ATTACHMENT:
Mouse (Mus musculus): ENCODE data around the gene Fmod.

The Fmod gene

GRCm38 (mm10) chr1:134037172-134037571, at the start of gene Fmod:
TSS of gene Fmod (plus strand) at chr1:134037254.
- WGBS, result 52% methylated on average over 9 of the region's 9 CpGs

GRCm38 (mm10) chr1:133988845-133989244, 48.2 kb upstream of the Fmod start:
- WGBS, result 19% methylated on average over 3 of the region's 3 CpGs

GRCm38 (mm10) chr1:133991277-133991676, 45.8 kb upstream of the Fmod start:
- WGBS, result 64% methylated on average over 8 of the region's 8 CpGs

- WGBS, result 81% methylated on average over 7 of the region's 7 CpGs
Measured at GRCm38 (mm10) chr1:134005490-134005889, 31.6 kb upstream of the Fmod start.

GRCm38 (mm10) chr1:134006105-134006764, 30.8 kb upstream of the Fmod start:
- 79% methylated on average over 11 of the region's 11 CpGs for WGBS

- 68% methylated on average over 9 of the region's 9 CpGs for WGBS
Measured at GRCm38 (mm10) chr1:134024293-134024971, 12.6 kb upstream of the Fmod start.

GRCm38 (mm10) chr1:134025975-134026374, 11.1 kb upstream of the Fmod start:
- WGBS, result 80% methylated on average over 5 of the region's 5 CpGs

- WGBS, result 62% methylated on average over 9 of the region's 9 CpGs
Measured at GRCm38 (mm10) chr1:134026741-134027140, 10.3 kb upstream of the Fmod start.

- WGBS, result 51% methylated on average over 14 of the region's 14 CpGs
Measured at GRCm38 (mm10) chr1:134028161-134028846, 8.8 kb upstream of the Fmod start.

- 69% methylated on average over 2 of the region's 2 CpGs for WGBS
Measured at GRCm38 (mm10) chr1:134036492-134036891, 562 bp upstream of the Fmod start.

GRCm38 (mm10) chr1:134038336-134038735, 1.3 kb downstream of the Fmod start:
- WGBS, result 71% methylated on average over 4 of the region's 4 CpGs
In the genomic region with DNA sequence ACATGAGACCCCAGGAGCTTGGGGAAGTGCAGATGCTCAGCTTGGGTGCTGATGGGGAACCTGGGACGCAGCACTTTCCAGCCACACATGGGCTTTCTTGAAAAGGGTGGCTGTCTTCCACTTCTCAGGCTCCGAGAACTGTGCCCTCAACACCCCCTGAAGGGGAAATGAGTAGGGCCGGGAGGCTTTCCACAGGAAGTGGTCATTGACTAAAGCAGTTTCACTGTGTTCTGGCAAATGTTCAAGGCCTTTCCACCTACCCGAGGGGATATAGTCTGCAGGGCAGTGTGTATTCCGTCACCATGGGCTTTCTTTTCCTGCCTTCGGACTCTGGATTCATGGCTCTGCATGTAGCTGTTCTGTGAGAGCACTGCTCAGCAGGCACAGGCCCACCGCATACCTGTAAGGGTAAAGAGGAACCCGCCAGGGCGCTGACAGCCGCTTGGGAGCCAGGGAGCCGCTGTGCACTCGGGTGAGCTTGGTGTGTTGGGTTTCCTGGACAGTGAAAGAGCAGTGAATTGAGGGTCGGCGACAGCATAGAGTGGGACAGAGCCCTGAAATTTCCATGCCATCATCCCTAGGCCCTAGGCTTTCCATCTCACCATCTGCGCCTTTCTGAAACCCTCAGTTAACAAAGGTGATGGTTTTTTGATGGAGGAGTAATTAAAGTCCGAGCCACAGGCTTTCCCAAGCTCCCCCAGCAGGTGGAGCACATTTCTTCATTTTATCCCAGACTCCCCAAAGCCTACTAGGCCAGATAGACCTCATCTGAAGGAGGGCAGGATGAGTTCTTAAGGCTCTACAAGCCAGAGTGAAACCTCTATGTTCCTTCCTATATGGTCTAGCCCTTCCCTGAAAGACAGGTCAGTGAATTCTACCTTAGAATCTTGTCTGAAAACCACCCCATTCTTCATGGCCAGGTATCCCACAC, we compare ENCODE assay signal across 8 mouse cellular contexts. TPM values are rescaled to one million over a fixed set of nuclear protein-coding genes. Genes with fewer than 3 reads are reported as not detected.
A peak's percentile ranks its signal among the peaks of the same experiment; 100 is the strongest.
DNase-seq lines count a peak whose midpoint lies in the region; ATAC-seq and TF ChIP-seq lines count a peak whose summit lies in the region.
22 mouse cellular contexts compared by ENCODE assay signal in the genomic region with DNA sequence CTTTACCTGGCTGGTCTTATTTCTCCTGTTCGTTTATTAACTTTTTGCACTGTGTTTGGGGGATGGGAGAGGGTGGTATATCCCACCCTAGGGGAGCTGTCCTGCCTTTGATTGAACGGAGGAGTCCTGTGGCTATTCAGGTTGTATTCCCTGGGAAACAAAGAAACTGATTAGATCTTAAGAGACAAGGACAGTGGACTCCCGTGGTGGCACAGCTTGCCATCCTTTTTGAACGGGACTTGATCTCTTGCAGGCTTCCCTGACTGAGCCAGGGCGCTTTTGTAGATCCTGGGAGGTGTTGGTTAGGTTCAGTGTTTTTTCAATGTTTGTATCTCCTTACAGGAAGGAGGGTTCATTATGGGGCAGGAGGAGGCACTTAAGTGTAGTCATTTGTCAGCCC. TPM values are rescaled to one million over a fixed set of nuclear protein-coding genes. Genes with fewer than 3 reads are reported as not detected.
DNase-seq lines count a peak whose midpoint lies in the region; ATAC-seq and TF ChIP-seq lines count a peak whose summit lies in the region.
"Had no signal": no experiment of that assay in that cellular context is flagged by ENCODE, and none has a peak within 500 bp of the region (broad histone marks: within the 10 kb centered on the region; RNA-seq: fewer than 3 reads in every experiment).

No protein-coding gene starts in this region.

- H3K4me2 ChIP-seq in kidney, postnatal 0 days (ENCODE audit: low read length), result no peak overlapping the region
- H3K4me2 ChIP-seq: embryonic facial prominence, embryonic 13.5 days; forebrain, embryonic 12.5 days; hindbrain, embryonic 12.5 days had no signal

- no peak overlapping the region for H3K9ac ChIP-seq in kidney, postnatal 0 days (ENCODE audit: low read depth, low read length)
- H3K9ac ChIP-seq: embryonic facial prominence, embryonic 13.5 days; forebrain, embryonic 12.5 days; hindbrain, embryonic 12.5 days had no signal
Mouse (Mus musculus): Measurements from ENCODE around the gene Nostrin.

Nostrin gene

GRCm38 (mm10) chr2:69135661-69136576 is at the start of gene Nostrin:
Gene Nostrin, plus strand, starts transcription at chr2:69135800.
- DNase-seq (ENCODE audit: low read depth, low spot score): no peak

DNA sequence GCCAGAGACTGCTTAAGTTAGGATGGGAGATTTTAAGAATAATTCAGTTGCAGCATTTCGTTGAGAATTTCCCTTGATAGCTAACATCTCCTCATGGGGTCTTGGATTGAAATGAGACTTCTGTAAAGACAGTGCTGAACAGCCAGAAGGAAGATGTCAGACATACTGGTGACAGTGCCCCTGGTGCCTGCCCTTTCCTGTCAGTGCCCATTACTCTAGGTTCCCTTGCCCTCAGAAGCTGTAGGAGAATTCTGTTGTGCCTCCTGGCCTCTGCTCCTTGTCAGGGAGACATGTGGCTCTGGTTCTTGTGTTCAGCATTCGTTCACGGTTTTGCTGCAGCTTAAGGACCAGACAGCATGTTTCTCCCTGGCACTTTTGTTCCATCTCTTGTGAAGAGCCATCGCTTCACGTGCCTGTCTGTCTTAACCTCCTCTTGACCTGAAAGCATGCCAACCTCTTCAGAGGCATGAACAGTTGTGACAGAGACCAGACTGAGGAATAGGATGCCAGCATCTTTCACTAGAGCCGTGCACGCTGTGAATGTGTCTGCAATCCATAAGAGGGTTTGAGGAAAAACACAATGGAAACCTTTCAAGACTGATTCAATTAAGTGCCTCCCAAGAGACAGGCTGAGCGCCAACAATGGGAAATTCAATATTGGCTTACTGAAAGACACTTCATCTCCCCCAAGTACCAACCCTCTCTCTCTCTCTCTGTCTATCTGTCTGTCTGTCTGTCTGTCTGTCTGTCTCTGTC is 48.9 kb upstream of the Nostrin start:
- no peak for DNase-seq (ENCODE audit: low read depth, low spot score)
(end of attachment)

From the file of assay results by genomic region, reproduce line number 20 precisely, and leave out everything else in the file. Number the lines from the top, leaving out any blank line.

- WGBS, result 51% methylated on average over 14 of the region's 14 CpGs